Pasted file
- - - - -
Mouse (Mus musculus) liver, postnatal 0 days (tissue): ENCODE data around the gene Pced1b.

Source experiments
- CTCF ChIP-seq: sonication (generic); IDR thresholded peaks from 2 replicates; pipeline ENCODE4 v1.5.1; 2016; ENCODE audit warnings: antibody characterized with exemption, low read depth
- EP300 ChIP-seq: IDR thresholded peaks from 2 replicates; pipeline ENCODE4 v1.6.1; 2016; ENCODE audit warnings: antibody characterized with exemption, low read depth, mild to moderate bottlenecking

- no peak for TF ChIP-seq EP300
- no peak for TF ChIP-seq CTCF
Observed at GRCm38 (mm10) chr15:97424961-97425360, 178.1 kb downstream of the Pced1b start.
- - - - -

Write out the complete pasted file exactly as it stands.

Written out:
Mouse (Mus musculus) liver, postnatal 0 days (tissue): ENCODE data around the gene Pced1b.

Source experiments
- CTCF ChIP-seq: sonication (generic); IDR thresholded peaks from 2 replicates; pipeline ENCODE4 v1.5.1; 2016; ENCODE audit warnings: antibody characterized with exemption, low read depth
- EP300 ChIP-seq: IDR thresholded peaks from 2 replicates; pipeline ENCODE4 v1.6.1; 2016; ENCODE audit warnings: antibody characterized with exemption, low read depth, mild to moderate bottlenecking

- no peak for TF ChIP-seq EP300
- no peak for TF ChIP-seq CTCF
Observed at GRCm38 (mm10) chr15:97424961-97425360, 178.1 kb downstream of the Pced1b start.